Why Money Is the Wrong Measure in Political Races

The dollars are flowing into both parties’ campaign committees. Here’s why it might not matter.

National Journal
Charlie Cook
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Charlie Cook
Feb. 20, 2014, 4 p.m.

Many people as­sume that who­ever is in power will raise more money than those who aren’t. They also as­sume that whichever side spends more money al­ways wins. As it turns out, neither as­sump­tion is true; many oth­er factors play a role in de­term­in­ing the out­come of elec­tions.

Still an­oth­er as­sump­tion: The na­tion­al party com­mit­tees for Re­pub­lic­ans, who are pro­hib­it­ive fa­vor­ites to re­tain their House ma­jor­ity in 2014, should be rais­ing money hand over fist, while House Demo­crats shouldn’t be rais­ing much money at all. No and no.

Coun­ter­in­tu­it­ively, in 2013, the House Demo­crats’ con­gres­sion­al cam­paign com­mit­tee out­raised the Re­pub­lic­ans’ com­mit­tee, $75.8 mil­lion to $60.5 mil­lion, and it ended the year with $29.3 mil­lion cash on hand, com­pared with the Re­pub­lic­ans’ $21 mil­lion-plus. The GOP’s like­li­hood of keep­ing House con­trol, it seems, has made little dif­fer­ence in terms of rak­ing in cam­paign funds, at least so far. On the Sen­ate side, where the Demo­crats’ ma­jor­ity is in real danger, they out­raised the Re­pub­lic­ans, whose odds of seiz­ing con­trol aren’t bad and — if the con­ven­tion­al wis­dom is right — are get­ting bet­ter.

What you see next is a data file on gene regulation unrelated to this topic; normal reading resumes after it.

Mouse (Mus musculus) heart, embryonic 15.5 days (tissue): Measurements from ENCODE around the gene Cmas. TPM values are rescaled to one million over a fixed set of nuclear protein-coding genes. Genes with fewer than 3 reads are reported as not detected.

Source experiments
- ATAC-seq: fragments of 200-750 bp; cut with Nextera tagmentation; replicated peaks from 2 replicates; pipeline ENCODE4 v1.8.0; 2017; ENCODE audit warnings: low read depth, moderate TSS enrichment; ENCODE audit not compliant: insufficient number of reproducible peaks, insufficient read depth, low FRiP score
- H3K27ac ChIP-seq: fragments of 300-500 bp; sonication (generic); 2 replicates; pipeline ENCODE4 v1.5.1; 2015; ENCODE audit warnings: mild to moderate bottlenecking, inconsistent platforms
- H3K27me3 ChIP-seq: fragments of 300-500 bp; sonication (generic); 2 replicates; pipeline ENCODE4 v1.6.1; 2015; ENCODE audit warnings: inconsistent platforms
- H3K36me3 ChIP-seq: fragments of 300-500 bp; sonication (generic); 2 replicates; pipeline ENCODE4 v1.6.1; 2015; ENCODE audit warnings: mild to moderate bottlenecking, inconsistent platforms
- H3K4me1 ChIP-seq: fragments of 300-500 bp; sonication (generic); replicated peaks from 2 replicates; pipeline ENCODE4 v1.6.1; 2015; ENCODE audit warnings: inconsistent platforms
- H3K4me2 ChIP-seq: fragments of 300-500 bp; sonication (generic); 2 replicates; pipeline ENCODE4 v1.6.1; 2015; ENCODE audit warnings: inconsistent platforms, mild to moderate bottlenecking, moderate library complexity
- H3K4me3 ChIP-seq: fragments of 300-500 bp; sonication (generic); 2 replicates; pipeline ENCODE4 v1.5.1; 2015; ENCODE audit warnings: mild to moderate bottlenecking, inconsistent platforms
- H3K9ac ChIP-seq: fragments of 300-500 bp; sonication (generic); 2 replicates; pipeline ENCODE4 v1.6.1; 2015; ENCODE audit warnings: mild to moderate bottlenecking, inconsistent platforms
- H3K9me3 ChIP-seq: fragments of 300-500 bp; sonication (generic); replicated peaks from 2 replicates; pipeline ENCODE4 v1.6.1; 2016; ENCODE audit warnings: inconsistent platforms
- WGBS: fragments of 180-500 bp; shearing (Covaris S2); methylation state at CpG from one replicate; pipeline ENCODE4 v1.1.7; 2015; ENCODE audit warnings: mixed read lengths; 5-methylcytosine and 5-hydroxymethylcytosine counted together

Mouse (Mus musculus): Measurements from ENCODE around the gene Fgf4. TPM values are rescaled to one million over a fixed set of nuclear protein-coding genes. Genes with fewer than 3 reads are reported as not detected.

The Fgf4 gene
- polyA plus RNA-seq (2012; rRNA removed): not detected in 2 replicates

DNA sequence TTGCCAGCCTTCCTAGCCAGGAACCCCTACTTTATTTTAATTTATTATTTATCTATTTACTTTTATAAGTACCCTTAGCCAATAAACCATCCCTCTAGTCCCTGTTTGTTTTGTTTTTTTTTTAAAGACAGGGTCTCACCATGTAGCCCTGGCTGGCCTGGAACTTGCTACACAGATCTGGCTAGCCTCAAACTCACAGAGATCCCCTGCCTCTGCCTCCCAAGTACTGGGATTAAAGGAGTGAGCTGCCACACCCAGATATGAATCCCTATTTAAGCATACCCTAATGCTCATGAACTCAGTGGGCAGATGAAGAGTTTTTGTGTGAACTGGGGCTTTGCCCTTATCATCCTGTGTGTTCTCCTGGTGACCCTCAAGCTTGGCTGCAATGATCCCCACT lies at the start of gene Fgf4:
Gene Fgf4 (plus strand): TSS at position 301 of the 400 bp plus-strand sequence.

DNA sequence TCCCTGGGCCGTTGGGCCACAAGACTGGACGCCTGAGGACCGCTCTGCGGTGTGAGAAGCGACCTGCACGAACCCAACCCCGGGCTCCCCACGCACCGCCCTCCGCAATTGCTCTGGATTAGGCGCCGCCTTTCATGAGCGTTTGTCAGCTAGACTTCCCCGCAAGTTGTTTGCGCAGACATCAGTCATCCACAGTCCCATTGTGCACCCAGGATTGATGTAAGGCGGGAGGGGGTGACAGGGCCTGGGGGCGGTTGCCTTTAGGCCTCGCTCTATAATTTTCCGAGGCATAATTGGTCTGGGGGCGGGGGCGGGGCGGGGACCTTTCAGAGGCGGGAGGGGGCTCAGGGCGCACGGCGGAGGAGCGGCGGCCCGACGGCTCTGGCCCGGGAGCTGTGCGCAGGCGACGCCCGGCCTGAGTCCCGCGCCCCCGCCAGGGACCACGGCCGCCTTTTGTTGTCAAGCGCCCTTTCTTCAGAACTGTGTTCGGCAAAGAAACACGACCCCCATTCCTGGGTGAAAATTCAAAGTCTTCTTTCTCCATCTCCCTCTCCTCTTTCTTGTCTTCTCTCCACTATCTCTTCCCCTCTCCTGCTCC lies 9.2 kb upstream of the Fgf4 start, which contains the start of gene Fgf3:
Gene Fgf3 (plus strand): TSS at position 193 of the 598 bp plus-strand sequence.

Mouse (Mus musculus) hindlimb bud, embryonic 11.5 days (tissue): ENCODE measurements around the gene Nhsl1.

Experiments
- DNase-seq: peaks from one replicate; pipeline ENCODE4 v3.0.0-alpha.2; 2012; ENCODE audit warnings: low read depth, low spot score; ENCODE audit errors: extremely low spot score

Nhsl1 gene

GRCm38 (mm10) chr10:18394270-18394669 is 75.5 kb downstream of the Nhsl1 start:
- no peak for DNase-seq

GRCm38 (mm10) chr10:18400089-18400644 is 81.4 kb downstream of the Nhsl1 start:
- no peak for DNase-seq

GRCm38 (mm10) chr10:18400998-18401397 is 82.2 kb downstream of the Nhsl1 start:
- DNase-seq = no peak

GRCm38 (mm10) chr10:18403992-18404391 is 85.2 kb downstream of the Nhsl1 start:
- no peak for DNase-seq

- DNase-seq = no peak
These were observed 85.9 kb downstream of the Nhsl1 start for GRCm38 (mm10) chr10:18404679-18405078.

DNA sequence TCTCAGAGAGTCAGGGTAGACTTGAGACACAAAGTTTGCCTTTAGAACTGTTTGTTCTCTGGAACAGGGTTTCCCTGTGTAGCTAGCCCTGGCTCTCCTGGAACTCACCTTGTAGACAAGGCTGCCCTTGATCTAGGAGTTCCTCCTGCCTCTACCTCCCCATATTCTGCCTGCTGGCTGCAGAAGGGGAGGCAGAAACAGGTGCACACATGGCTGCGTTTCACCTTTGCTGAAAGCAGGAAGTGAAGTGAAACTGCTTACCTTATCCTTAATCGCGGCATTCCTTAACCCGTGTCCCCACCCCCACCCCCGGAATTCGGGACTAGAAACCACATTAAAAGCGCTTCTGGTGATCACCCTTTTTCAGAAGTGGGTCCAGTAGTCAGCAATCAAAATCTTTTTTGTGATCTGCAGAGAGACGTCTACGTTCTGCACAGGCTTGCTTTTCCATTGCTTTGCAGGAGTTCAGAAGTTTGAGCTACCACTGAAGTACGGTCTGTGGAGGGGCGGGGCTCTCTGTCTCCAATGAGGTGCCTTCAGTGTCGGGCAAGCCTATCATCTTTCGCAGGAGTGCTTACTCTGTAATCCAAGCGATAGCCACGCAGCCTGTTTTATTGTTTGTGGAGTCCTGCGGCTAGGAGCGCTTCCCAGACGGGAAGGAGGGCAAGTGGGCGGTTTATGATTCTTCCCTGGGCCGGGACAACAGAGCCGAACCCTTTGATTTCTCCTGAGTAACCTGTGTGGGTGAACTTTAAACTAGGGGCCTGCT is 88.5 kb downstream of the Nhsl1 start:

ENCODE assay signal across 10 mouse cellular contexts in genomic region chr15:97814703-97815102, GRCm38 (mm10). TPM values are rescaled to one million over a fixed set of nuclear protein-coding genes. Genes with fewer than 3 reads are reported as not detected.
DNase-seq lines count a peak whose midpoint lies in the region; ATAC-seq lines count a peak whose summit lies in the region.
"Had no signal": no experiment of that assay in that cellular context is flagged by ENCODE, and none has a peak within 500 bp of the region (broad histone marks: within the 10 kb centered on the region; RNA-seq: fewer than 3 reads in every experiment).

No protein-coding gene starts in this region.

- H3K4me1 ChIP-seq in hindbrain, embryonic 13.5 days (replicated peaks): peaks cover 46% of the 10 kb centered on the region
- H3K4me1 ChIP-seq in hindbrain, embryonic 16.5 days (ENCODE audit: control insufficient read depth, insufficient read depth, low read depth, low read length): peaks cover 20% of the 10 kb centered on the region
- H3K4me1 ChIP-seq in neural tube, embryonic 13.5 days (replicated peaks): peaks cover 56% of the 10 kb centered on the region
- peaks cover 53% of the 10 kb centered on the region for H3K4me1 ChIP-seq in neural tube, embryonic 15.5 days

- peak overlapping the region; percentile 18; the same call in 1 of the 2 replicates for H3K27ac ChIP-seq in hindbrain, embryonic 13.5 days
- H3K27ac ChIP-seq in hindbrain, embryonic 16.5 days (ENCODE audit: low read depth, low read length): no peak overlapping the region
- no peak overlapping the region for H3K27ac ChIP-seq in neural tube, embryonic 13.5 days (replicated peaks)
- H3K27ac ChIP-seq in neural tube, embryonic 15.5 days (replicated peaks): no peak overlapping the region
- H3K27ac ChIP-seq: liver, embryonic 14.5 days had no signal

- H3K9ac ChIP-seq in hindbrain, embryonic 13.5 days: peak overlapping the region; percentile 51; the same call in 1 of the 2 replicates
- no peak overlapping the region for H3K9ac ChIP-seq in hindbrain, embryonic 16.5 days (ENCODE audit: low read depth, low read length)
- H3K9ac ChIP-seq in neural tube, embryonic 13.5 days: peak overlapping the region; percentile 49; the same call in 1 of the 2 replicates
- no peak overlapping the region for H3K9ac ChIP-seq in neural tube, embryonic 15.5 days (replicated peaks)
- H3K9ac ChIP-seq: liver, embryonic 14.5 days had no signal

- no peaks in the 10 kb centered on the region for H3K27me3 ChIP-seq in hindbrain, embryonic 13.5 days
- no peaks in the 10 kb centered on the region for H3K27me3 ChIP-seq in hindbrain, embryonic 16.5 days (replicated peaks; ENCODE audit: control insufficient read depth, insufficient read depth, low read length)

The truth is, though, that both sides did pretty well. The Demo­crat­ic Sen­at­ori­al Cam­paign Com­mit­tee pulled in $52.6 mil­lion in 2013, nearly half again as much as the Na­tion­al Re­pub­lic­an Sen­at­ori­al Com­mit­tee’s $36.7 mil­lion. After sub­tract­ing each com­mit­tee’s debts, Demo­crats ended up with a slight edge ($8.3 mil­lion to $8 mil­lion) in cash on hand.

The­or­et­ic­ally, the Demo­crat­ic Na­tion­al Com­mit­tee, rep­res­ent­ing the party that has held the White House for the past five years, ought to be blow­ing the Re­pub­lic­an Na­tion­al Com­mit­tee out of the wa­ter. In­stead, Re­pub­lic­ans out­raised Demo­crats last year, $80.5 mil­lion to $64.7 mil­lion, and had nearly twice as much cash on hand. Re­pub­lic­ans had feared that their dis­ap­point­ing show­ing in the 2012 elec­tions would have a chilling ef­fect on their fun­drais­ing in 2013, hurt­ing the RNC most of all. Not so.

Giv­en the com­plic­ated nature of fun­drais­ing for su­per PACs, now that some of their af­fil­i­ates must re­port their fin­ances, it’s dif­fi­cult to as­cer­tain for sure what’s go­ing on. Word on the street is that fun­drais­ing by some of the Re­pub­lic­an es­tab­lish­ment- ori­ented groups has slowed sub­stan­tially, while or­gan­iz­a­tions al­lied with ul­tracon­ser­vat­ive broth­ers Dav­id and Charles Koch have ap­par­ently more than com­pensated for the de­cline. This is an­oth­er case of how in­tense in­terest by a hand­ful of gazil­lion­aires can make up for a lot of prob­lems.